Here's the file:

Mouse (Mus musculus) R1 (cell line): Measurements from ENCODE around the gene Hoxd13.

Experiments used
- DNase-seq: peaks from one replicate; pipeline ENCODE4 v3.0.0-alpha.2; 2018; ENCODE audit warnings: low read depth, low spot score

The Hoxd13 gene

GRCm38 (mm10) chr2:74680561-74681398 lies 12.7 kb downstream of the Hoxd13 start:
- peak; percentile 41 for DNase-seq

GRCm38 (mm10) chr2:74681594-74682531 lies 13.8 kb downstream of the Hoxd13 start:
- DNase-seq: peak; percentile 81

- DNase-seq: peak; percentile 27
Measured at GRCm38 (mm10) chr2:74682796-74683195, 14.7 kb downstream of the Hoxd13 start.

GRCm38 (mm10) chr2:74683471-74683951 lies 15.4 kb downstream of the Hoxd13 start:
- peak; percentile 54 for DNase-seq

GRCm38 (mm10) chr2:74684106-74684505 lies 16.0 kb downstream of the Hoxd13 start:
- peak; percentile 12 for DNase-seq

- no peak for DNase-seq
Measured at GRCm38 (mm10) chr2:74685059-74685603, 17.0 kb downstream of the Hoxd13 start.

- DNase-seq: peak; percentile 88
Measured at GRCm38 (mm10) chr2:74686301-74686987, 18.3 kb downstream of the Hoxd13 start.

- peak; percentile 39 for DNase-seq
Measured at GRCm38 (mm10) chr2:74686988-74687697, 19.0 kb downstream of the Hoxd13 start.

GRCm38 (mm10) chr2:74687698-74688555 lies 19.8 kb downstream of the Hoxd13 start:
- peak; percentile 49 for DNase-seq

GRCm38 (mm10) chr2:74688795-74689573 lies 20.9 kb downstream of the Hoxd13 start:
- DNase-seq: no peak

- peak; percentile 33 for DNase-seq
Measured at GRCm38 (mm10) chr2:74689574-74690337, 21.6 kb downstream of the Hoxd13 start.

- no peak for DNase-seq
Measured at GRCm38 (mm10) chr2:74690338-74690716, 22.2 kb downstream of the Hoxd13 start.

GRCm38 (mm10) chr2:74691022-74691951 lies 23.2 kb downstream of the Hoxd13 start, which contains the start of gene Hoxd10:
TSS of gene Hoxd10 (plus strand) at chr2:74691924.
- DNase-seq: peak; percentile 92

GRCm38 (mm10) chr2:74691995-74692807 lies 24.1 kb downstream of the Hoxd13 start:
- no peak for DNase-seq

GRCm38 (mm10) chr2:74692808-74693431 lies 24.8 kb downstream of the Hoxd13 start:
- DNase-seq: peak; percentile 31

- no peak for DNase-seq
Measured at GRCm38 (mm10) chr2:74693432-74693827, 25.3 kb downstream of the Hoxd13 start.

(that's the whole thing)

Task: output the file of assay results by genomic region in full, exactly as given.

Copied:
Mouse (Mus musculus) R1 (cell line): Measurements from ENCODE around the gene Hoxd13.

Experiments used
- DNase-seq: peaks from one replicate; pipeline ENCODE4 v3.0.0-alpha.2; 2018; ENCODE audit warnings: low read depth, low spot score

The Hoxd13 gene

GRCm38 (mm10) chr2:74680561-74681398 lies 12.7 kb downstream of the Hoxd13 start:
- peak; percentile 41 for DNase-seq

GRCm38 (mm10) chr2:74681594-74682531 lies 13.8 kb downstream of the Hoxd13 start:
- DNase-seq: peak; percentile 81

- DNase-seq: peak; percentile 27
Measured at GRCm38 (mm10) chr2:74682796-74683195, 14.7 kb downstream of the Hoxd13 start.

GRCm38 (mm10) chr2:74683471-74683951 lies 15.4 kb downstream of the Hoxd13 start:
- peak; percentile 54 for DNase-seq

GRCm38 (mm10) chr2:74684106-74684505 lies 16.0 kb downstream of the Hoxd13 start:
- peak; percentile 12 for DNase-seq

- no peak for DNase-seq
Measured at GRCm38 (mm10) chr2:74685059-74685603, 17.0 kb downstream of the Hoxd13 start.

- DNase-seq: peak; percentile 88
Measured at GRCm38 (mm10) chr2:74686301-74686987, 18.3 kb downstream of the Hoxd13 start.

- peak; percentile 39 for DNase-seq
Measured at GRCm38 (mm10) chr2:74686988-74687697, 19.0 kb downstream of the Hoxd13 start.

GRCm38 (mm10) chr2:74687698-74688555 lies 19.8 kb downstream of the Hoxd13 start:
- peak; percentile 49 for DNase-seq

GRCm38 (mm10) chr2:74688795-74689573 lies 20.9 kb downstream of the Hoxd13 start:
- DNase-seq: no peak

- peak; percentile 33 for DNase-seq
Measured at GRCm38 (mm10) chr2:74689574-74690337, 21.6 kb downstream of the Hoxd13 start.

- no peak for DNase-seq
Measured at GRCm38 (mm10) chr2:74690338-74690716, 22.2 kb downstream of the Hoxd13 start.

GRCm38 (mm10) chr2:74691022-74691951 lies 23.2 kb downstream of the Hoxd13 start, which contains the start of gene Hoxd10:
TSS of gene Hoxd10 (plus strand) at chr2:74691924.
- DNase-seq: peak; percentile 92

GRCm38 (mm10) chr2:74691995-74692807 lies 24.1 kb downstream of the Hoxd13 start:
- no peak for DNase-seq

GRCm38 (mm10) chr2:74692808-74693431 lies 24.8 kb downstream of the Hoxd13 start:
- DNase-seq: peak; percentile 31

- no peak for DNase-seq
Measured at GRCm38 (mm10) chr2:74693432-74693827, 25.3 kb downstream of the Hoxd13 start.